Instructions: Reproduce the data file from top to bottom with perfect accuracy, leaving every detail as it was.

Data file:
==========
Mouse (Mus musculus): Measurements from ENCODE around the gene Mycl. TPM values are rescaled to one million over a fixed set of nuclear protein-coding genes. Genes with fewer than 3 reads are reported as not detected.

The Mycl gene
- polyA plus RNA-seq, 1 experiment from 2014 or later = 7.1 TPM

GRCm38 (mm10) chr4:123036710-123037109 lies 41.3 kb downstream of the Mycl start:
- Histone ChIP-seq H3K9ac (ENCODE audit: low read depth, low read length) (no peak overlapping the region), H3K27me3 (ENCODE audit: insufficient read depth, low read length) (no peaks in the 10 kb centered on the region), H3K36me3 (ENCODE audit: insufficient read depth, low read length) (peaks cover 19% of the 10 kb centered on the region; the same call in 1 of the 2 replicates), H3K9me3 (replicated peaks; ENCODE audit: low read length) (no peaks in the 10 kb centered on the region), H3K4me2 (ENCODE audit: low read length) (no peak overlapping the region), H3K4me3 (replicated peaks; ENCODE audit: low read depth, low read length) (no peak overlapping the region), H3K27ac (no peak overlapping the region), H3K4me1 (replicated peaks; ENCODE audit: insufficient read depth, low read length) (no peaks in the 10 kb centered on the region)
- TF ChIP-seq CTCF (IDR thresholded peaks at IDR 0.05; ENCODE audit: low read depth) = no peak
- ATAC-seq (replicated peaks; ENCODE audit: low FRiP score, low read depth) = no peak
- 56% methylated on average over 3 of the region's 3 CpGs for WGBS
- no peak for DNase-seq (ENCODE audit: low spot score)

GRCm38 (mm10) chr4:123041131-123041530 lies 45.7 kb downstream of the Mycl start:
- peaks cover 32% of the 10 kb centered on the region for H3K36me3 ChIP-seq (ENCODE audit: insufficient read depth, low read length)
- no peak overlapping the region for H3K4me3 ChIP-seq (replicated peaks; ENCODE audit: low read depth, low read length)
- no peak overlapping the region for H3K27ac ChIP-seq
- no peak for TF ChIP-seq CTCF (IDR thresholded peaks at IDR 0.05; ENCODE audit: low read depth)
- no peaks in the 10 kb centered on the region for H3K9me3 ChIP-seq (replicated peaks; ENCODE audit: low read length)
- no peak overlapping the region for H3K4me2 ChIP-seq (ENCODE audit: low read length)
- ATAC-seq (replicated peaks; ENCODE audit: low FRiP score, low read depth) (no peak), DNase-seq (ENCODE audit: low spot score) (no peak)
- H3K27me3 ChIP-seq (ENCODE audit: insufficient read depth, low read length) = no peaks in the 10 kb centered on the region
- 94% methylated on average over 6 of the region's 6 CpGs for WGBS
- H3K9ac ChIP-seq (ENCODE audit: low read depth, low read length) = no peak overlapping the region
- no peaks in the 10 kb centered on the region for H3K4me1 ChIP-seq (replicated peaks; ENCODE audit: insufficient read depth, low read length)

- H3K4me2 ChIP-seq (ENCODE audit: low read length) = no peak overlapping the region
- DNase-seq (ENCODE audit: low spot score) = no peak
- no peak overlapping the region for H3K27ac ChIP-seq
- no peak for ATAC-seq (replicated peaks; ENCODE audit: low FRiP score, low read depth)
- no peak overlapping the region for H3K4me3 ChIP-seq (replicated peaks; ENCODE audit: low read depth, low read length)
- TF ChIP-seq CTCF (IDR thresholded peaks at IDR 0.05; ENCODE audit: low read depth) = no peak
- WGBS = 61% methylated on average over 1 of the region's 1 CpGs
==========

Mouse (Mus musculus): Measurements from ENCODE around the gene Mycl. TPM values are rescaled to one million over a fixed set of nuclear protein-coding genes. Genes with fewer than 3 reads are reported as not detected.

The Mycl gene
- polyA plus RNA-seq, 1 experiment from 2014 or later = 7.1 TPM

GRCm38 (mm10) chr4:123036710-123037109 lies 41.3 kb downstream of the Mycl start:
- Histone ChIP-seq H3K9ac (ENCODE audit: low read depth, low read length) (no peak overlapping the region), H3K27me3 (ENCODE audit: insufficient read depth, low read length) (no peaks in the 10 kb centered on the region), H3K36me3 (ENCODE audit: insufficient read depth, low read length) (peaks cover 19% of the 10 kb centered on the region; the same call in 1 of the 2 replicates), H3K9me3 (replicated peaks; ENCODE audit: low read length) (no peaks in the 10 kb centered on the region), H3K4me2 (ENCODE audit: low read length) (no peak overlapping the region), H3K4me3 (replicated peaks; ENCODE audit: low read depth, low read length) (no peak overlapping the region), H3K27ac (no peak overlapping the region), H3K4me1 (replicated peaks; ENCODE audit: insufficient read depth, low read length) (no peaks in the 10 kb centered on the region)
- TF ChIP-seq CTCF (IDR thresholded peaks at IDR 0.05; ENCODE audit: low read depth) = no peak
- ATAC-seq (replicated peaks; ENCODE audit: low FRiP score, low read depth) = no peak
- 56% methylated on average over 3 of the region's 3 CpGs for WGBS
- no peak for DNase-seq (ENCODE audit: low spot score)

GRCm38 (mm10) chr4:123041131-123041530 lies 45.7 kb downstream of the Mycl start:
- peaks cover 32% of the 10 kb centered on the region for H3K36me3 ChIP-seq (ENCODE audit: insufficient read depth, low read length)
- no peak overlapping the region for H3K4me3 ChIP-seq (replicated peaks; ENCODE audit: low read depth, low read length)
- no peak overlapping the region for H3K27ac ChIP-seq
- no peak for TF ChIP-seq CTCF (IDR thresholded peaks at IDR 0.05; ENCODE audit: low read depth)
- no peaks in the 10 kb centered on the region for H3K9me3 ChIP-seq (replicated peaks; ENCODE audit: low read length)
- no peak overlapping the region for H3K4me2 ChIP-seq (ENCODE audit: low read length)
- ATAC-seq (replicated peaks; ENCODE audit: low FRiP score, low read depth) (no peak), DNase-seq (ENCODE audit: low spot score) (no peak)
- H3K27me3 ChIP-seq (ENCODE audit: insufficient read depth, low read length) = no peaks in the 10 kb centered on the region
- 94% methylated on average over 6 of the region's 6 CpGs for WGBS
- H3K9ac ChIP-seq (ENCODE audit: low read depth, low read length) = no peak overlapping the region
- no peaks in the 10 kb centered on the region for H3K4me1 ChIP-seq (replicated peaks; ENCODE audit: insufficient read depth, low read length)

- H3K4me2 ChIP-seq (ENCODE audit: low read length) = no peak overlapping the region
- DNase-seq (ENCODE audit: low spot score) = no peak
- no peak overlapping the region for H3K27ac ChIP-seq
- no peak for ATAC-seq (replicated peaks; ENCODE audit: low FRiP score, low read depth)
- no peak overlapping the region for H3K4me3 ChIP-seq (replicated peaks; ENCODE audit: low read depth, low read length)
- TF ChIP-seq CTCF (IDR thresholded peaks at IDR 0.05; ENCODE audit: low read depth) = no peak
- WGBS = 61% methylated on average over 1 of the region's 1 CpGs